Do Dental X-rays Really Cause Brain Tumors?
A recent article in the journal Cancer suggested that having routine bitewing x-rays at dental checkups may cause a certain type of benign brain tumor (a meningioma). This article was picked up by the New York Times and then reported by most major news media including CNN and Fox News. Using dental x-rays in my practice every day, this article naturally caught my attention. Here’s how the study was performed. Two groups of patients between the ages of 20 and 79 were interviewed. They were asked to remember how many dental x-rays they had received at the following ages: less than 10, between 10 and 19, between 20 and 49, and over 50. Three types of x-rays were examined; bitewings (single x-rays), panoramic films (about 20 seconds each), and full mouth surveys (up to 21 individual x-rays). Statistical analyses were then performed to compare the recalled number of x-rays received with the presence of tumors. Researchers found no differences in the memories of patients regarding panoramic films or full mouth surveys. They did however report that participants with meningiomas remembered having more bitewings than their counterparts.
This study has serious flaws in its design and it produced some irrational results that cannot be explained, even by the researchers. Its major weakness was in the requirement that participants recall their own radiographic history from decades before, sometimes more than 50 years previous. Can you remember how many bitewings you had before you were 10? How about between 10 and 19? How about in the most recent 10 years? The study might have been more credible had actual dental records been used, but they were not. The data was obtained strictly from the memories of those interviewed. Unexplainably, the study failed to identify any relationship between patients who reported more panoramic films (3 times more radiation) or full mouth surveys (21 times more radiation) and the presence of brain tumors. Claiming a relationship between the lower radiation bitewings and brain tumors but no similar finding for the higher radiation films makes absolutely no biological sense.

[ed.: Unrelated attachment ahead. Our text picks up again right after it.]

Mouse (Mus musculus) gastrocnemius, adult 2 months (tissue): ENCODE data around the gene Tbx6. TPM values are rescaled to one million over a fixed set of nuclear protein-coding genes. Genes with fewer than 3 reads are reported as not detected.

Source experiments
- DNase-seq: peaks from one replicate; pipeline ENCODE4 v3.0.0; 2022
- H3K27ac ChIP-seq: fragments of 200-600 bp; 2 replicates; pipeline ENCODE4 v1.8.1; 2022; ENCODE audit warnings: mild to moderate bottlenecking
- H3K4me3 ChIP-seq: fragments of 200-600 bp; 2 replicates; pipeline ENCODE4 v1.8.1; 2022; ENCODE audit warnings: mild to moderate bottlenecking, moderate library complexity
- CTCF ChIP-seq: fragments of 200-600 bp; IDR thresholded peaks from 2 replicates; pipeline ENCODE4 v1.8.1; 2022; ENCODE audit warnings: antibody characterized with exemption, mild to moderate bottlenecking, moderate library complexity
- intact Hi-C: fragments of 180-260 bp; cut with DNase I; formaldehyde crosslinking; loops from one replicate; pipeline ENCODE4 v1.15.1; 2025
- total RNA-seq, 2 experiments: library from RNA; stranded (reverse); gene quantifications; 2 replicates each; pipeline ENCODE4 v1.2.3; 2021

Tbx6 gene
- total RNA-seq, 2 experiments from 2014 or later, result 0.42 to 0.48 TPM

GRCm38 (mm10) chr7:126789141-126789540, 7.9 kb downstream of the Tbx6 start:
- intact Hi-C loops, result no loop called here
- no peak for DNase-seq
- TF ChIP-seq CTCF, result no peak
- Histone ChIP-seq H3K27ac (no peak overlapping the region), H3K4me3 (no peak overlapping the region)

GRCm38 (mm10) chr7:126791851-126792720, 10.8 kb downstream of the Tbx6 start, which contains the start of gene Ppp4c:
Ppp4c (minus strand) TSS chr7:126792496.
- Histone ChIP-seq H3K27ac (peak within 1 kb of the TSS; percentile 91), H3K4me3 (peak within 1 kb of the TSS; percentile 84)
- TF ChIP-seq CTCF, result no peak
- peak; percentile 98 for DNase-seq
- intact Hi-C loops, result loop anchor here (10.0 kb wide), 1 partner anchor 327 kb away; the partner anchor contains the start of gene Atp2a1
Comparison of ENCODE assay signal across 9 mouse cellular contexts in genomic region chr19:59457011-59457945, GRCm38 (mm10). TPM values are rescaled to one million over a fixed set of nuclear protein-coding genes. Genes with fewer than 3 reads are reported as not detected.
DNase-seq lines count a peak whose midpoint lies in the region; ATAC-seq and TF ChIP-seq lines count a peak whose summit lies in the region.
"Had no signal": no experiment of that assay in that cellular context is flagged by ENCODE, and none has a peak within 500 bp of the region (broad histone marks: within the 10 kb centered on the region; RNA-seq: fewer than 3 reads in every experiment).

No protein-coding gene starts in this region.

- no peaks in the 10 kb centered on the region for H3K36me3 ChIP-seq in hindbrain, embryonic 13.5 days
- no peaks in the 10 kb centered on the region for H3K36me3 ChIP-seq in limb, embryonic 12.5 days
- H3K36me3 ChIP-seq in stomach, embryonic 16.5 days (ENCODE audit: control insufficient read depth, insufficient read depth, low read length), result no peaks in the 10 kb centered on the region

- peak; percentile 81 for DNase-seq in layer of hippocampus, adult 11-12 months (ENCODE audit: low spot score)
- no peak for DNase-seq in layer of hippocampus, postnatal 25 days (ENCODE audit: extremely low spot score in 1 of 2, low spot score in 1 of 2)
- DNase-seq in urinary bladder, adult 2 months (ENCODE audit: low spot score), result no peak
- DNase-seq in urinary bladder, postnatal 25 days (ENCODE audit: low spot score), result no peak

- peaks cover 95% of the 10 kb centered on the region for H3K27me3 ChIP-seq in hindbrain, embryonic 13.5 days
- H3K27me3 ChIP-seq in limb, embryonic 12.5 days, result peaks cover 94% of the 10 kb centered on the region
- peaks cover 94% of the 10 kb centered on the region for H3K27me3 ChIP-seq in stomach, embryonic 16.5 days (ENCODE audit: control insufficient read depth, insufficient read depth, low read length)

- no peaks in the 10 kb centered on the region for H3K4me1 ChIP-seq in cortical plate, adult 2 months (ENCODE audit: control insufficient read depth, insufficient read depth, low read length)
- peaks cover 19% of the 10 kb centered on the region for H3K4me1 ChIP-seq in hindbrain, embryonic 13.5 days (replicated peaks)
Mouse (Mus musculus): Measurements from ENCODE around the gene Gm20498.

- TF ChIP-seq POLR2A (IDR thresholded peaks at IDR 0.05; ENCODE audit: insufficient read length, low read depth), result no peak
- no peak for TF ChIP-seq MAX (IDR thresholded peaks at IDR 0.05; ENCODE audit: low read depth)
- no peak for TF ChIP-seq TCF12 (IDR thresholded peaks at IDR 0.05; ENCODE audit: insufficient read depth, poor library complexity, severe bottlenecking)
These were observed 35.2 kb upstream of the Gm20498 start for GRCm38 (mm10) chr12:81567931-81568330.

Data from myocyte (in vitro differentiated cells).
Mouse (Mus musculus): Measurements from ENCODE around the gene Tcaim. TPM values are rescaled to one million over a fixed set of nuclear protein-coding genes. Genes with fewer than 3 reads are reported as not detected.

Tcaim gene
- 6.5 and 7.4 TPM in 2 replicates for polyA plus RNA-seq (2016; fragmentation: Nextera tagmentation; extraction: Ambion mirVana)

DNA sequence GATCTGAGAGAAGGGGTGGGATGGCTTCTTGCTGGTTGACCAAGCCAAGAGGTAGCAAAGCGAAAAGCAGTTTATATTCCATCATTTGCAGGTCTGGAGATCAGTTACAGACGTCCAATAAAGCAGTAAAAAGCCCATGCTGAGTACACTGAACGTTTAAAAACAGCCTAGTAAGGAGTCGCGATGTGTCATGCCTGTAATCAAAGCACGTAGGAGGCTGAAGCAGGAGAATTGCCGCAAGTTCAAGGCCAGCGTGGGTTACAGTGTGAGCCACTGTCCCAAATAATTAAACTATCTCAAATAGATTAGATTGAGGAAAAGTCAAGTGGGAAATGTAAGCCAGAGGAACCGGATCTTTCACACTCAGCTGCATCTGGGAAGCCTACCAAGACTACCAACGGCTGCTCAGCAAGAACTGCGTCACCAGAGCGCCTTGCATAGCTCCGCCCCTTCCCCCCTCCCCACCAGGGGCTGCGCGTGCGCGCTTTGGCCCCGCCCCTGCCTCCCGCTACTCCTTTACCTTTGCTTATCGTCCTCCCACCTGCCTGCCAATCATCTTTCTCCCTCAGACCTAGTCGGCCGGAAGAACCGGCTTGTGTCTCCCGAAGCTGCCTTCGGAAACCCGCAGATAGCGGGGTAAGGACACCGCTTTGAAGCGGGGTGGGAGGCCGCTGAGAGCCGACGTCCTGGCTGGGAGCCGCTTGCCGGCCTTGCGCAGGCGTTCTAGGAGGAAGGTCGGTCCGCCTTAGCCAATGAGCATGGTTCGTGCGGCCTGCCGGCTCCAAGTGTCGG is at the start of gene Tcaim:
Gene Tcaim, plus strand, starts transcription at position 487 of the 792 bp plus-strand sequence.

My point is not to discount the importance of x-ray safety. All dentists are trained in radiation hygiene and subscribe to the ALARA principle (As Little As Reasonably Achievable). We are now using faster equipment, more sensitive films and sensors, better collimation, lead aprons, thyroid collars, and digital equipment (which greatly reduces the need for retakes) than ever before. These improvements have resulted in a 60% reduction in radiation exposure since I got my license in 1989. Today’s patients receive the equivalent of only one additional day’s worth of background radiation (from the sun) each time they get a bitewing and only three additional days’ for a pano.
X-rays remain a crucial diagnostic tool in today’s dental practice. I myself have discovered half a dozen tumors in my own patients using the very x-rays being demonized in this study. We dentists want to provide the safest procedures possible and welcome any research that actually helps our patients. This article and the TV news reports that followed did nothing more than provide an attention-grabbing headline.
NOTE: The author, Dr. Greg Jorgensen, is a board-certified orthodontist who is in the private practice of orthodontics in Rio Rancho, New Mexico (a suburb on the westside of Albuquerque). He was trained at BYU, Washington University in St. Louis, and the University of Iowa in the United States. Dr. Jorgensen’s 25 years of specialty practice and 10,000 finished cases qualify him an expert in two-phase treatment, extraction and non-extraction therapy, functional orthodontics, clear aligners (Invisalign), and multiple bracket systems (including conventional braces, Damon and other self-ligating brackets, Suresmile, and lingual braces). This blog for informational purposes only and is designed to help consumers understand currently accepted orthodontic concepts. It is not a venue for debating alternative treatment theories. Dr. Jorgensen is licensed to diagnose and treat patients only in the state of New Mexico. He cannot diagnose cases described in comments nor can he select treatment plans for readers. Because he has over 25,000 readers each month, it is impossible for him respond to all questions. Please read all of the comments associated with each article as most of the questions he receives each week have been asked and answered previously. The opinions expressed here are protected by copyright laws and can only be used with written permission from the author.